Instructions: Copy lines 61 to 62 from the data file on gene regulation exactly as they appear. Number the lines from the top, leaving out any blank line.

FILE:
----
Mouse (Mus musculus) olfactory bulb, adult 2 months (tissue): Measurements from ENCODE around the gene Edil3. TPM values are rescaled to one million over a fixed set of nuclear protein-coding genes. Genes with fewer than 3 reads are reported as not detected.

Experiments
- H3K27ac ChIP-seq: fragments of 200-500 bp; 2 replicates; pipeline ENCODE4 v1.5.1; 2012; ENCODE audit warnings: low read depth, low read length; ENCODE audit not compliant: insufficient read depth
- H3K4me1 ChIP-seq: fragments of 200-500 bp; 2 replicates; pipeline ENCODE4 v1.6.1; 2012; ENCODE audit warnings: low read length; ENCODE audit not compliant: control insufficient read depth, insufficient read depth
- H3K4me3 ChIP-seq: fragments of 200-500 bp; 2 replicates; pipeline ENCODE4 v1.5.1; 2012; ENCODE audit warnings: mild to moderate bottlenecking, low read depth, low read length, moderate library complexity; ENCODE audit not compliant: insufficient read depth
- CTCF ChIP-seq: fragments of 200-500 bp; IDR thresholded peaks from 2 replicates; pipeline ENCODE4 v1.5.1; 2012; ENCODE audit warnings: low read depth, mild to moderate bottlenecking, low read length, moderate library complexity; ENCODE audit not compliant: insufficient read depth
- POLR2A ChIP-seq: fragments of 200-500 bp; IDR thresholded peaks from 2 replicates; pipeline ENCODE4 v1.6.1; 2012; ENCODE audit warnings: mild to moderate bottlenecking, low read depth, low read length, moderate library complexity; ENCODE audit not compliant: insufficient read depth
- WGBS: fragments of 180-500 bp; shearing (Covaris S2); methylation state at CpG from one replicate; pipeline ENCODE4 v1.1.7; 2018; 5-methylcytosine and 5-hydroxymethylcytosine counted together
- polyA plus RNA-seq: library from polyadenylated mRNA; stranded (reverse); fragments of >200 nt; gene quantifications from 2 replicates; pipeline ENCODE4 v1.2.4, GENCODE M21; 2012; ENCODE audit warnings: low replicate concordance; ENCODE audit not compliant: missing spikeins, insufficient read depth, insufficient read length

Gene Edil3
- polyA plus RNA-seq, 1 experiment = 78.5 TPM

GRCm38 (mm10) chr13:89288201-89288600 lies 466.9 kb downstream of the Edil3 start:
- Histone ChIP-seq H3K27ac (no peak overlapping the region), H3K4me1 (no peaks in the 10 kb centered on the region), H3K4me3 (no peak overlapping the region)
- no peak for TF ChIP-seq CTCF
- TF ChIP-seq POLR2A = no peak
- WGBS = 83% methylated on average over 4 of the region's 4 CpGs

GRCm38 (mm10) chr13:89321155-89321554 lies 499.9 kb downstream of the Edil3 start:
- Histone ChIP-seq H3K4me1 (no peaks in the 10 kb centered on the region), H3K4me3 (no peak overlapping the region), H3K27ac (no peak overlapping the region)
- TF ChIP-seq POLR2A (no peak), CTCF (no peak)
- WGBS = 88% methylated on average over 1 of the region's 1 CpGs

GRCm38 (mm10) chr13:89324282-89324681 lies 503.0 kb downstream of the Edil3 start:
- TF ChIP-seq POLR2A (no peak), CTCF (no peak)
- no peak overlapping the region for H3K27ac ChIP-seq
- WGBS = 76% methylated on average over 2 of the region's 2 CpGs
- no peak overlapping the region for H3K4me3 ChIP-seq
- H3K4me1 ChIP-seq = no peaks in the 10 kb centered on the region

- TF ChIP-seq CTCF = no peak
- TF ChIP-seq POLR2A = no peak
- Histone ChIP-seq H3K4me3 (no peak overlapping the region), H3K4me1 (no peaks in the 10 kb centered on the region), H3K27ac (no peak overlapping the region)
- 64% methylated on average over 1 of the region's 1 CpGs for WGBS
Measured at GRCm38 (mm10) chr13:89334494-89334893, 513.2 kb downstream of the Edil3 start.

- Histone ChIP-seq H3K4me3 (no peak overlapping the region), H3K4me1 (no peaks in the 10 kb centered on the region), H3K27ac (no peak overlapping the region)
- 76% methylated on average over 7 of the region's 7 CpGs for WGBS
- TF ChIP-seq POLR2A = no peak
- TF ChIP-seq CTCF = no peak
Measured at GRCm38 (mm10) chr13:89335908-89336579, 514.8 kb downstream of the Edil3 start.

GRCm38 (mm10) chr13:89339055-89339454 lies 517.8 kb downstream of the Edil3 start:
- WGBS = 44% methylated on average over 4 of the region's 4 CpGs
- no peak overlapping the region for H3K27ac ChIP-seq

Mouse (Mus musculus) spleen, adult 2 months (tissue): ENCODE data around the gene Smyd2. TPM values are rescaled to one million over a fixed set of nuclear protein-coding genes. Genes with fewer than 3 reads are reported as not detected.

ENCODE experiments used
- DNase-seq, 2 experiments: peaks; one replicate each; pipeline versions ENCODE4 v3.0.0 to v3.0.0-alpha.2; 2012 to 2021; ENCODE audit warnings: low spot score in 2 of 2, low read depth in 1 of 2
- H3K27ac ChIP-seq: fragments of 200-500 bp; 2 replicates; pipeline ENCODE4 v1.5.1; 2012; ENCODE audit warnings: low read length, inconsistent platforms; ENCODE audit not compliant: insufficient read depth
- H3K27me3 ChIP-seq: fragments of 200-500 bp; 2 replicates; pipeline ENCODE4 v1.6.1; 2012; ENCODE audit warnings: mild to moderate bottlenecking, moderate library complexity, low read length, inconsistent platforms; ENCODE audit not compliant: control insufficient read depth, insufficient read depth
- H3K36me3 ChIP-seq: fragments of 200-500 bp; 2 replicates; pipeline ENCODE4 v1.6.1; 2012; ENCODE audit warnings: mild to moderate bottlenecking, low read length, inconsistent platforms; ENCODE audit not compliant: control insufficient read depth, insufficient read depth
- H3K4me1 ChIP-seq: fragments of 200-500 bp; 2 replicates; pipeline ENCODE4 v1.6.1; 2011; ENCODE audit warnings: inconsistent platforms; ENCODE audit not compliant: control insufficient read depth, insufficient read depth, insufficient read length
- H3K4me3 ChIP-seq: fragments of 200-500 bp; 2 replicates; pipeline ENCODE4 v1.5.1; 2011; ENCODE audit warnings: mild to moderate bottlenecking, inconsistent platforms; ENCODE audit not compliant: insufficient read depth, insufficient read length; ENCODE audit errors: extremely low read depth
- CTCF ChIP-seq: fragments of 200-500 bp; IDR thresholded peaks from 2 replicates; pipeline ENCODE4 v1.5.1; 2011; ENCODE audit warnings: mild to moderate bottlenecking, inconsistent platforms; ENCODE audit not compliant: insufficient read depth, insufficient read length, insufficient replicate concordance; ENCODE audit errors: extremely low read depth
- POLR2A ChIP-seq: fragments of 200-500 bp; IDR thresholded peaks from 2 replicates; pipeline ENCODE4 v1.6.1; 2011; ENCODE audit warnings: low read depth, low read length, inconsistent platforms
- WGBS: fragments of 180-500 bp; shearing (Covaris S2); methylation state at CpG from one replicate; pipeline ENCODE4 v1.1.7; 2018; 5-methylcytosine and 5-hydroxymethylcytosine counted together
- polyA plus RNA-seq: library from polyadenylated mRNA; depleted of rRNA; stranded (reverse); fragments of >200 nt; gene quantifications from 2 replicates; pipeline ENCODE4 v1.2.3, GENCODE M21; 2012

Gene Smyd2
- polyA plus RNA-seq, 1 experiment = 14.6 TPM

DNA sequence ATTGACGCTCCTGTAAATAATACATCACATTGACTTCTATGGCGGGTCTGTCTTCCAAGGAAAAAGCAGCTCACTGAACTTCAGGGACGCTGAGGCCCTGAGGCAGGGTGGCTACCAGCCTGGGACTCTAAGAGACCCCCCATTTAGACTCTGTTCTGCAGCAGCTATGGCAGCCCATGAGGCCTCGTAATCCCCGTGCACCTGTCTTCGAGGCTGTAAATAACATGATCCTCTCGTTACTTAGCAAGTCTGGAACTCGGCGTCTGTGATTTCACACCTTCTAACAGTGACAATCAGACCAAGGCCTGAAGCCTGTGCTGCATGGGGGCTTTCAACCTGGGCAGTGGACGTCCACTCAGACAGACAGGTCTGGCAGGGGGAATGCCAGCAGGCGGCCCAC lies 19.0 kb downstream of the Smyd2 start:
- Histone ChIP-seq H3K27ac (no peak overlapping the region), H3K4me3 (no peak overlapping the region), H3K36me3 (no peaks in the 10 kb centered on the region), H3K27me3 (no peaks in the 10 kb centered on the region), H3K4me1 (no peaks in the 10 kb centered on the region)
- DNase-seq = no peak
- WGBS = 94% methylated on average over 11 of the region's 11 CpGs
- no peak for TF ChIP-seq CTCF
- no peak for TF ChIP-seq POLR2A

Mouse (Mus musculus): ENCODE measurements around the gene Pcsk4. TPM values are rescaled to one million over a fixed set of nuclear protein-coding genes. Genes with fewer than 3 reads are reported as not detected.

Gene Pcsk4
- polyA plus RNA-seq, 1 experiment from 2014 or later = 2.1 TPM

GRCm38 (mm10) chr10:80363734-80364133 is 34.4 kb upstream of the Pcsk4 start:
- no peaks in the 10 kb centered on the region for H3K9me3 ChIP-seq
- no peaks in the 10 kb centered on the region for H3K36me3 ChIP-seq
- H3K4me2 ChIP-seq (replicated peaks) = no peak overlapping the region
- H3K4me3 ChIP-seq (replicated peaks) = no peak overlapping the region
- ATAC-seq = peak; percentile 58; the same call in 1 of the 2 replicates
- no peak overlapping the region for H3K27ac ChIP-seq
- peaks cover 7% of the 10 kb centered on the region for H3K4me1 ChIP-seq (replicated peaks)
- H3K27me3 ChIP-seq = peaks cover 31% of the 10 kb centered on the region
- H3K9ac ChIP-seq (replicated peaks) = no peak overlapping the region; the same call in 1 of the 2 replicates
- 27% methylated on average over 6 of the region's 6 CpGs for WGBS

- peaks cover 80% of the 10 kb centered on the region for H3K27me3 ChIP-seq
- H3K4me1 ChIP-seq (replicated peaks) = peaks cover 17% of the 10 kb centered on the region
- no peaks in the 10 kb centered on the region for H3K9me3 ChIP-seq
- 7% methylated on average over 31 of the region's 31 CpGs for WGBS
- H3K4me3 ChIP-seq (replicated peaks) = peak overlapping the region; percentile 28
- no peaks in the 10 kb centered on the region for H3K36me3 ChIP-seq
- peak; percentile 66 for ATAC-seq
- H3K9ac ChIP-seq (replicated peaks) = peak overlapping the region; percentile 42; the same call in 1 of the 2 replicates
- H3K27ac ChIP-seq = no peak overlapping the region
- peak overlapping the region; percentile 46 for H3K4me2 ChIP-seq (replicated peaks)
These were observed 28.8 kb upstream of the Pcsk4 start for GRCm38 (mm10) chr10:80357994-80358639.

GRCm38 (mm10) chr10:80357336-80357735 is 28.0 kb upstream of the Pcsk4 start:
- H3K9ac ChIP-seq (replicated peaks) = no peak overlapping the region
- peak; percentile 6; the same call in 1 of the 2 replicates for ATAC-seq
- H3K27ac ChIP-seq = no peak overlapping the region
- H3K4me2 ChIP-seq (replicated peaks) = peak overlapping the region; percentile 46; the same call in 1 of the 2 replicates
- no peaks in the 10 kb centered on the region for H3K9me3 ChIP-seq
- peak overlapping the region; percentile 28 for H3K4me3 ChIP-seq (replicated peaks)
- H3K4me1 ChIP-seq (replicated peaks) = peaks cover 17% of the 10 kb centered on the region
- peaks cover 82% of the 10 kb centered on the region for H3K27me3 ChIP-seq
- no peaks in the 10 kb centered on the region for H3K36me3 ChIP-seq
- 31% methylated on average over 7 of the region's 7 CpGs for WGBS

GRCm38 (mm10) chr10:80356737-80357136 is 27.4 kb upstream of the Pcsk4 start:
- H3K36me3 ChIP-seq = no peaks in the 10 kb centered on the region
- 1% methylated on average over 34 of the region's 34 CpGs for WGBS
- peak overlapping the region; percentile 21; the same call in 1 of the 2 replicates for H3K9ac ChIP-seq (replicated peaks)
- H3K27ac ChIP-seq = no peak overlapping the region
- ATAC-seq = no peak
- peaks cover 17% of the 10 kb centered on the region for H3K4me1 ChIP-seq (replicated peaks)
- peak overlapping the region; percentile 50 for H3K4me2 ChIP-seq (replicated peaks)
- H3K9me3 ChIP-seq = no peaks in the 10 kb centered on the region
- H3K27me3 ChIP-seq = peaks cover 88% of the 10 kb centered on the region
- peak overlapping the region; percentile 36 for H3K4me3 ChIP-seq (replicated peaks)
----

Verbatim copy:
Gene Pcsk4
- polyA plus RNA-seq, 1 experiment from 2014 or later = 2.1 TPM